California Bill to Require Notification Prior to Biosimilars Substitution Vetoed

Governor Jerry Brown of California vetoed a bill last week, one that had passed both houses of the state legislature with overwhelming bipartisan support, that would have regulated how pharmacists can dispense cheaper, near-generic versions of biotechnology drugs, which can cost tens or hundreds of thousands of dollars a year.  These drugs, known as biologics, include blockbuster drugs that treat conditions from rheumatoid arthritis to cancer.

Until now, biologics, which are complex proteins made in living cells, have been insulated from the generic competition eventually faced by simple chemical formulations. However, the 2010 Patient Protection and Affordable Care Act directed the FDA to approve “generic” versions of biologics. These “generic” versions are labeled as biosimilars, because they are not exact duplications of the original drug.

As typically found in the brand and generic drug realm, states independently regulate whether pharmacists within their jurisdiction may  substitute a generic drug for the brand-name drug. Likewise, states have begun to address pharmacists’ substitution, and more importantly, interchangeability of biosimilars with the reference biologic. As a result, some biotechnology companies with the reference products began an intensive lobbying effort in 2013 to pass laws like the bill in California.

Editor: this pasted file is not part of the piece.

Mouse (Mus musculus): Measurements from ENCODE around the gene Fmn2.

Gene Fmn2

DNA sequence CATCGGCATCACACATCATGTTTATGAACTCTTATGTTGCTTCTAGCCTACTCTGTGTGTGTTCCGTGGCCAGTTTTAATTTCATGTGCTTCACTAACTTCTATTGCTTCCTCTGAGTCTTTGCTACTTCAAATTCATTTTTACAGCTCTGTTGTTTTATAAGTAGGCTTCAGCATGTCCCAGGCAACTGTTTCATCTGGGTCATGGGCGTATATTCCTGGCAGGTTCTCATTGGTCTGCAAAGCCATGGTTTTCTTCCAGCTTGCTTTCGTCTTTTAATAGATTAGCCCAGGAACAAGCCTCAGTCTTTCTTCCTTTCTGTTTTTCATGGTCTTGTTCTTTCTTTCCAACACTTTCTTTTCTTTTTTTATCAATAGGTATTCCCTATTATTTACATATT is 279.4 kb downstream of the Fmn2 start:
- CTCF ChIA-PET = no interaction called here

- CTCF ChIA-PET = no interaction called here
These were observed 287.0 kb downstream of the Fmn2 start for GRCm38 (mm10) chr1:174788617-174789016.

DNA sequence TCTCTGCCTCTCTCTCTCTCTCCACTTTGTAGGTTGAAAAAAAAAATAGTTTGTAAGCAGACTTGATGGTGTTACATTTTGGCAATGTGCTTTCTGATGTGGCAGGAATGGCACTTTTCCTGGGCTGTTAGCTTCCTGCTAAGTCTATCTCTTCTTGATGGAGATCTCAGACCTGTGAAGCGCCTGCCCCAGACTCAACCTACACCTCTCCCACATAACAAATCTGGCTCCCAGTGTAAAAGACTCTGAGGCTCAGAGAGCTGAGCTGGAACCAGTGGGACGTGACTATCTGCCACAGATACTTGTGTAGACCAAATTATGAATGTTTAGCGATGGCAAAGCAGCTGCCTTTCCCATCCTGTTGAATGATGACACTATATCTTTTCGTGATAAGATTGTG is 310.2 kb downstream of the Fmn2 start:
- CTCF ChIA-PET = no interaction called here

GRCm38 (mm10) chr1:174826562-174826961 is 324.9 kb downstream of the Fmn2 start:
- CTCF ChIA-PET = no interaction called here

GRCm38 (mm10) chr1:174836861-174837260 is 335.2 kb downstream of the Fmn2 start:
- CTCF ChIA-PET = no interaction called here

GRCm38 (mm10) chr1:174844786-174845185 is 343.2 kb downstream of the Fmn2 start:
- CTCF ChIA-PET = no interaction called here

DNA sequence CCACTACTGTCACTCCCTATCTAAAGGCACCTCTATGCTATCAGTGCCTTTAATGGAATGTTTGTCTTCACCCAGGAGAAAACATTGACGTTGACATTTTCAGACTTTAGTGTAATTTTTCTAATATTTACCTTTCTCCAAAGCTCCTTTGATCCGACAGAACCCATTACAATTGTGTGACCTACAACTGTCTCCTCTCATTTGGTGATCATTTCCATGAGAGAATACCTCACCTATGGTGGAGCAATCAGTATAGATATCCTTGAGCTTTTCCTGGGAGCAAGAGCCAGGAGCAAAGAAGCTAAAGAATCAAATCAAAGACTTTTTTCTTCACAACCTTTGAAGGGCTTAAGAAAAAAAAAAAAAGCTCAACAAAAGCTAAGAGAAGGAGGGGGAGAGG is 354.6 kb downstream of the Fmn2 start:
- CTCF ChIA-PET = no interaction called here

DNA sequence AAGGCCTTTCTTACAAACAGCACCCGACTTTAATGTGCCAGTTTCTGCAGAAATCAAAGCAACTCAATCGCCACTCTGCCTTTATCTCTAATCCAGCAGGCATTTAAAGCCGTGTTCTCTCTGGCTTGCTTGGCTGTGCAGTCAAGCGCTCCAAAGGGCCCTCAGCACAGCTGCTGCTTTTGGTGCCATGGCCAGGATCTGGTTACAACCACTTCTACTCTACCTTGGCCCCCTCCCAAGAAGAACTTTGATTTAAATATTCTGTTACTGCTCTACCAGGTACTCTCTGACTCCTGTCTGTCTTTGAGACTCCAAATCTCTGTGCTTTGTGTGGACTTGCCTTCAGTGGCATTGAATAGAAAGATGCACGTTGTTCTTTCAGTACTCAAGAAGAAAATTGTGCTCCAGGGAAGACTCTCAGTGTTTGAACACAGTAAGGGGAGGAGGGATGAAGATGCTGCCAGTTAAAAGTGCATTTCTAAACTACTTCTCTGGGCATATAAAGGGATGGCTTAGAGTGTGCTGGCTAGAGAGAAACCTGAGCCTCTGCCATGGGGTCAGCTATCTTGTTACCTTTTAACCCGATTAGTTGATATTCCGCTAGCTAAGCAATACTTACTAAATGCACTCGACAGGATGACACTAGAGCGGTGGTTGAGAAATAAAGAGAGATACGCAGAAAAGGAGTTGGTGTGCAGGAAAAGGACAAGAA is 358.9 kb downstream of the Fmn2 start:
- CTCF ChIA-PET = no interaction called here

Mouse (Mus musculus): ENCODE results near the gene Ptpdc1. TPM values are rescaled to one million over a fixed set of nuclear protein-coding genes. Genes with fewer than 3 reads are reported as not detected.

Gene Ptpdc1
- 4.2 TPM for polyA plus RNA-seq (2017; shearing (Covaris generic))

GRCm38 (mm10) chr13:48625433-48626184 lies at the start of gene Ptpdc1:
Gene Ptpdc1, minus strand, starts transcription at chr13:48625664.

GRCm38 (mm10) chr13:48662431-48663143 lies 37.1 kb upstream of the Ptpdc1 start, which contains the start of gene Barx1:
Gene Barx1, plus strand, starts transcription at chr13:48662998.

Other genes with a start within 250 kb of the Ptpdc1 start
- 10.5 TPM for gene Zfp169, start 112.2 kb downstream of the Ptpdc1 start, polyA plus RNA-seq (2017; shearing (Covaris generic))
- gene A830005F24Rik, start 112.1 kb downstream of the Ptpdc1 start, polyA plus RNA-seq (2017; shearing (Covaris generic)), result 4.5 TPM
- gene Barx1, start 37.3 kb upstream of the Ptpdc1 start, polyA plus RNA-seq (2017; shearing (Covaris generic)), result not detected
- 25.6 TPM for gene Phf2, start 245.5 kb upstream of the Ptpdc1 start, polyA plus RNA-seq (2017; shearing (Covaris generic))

The California bill would have allowed biosimilars to be substituted by pharmacists only if the FDA deemed the biosimilar “interchangeable” with the reference product, a higher standard than merely being similar. It also would have required pharmacists to tell the patient’s doctor whether a biosimilar or the brand-name drug had been dispensed and to notify the patient if a substitution had been made. Supporters of the bill contended that notification would allow doctors to know which drug was being used in case problems arose. Opponents of the bill argued that the notification process would likely curtail or discourage the use of biosimilars. Not surprisingly, where pharmaceuticals stood on the issue fell on whether the manufacturer in question produced the reference product or the biosimilar.

In vetoing the bill, Gov. Brown noted that state notification requirements prior to any FDA determination of interchangeability was premature.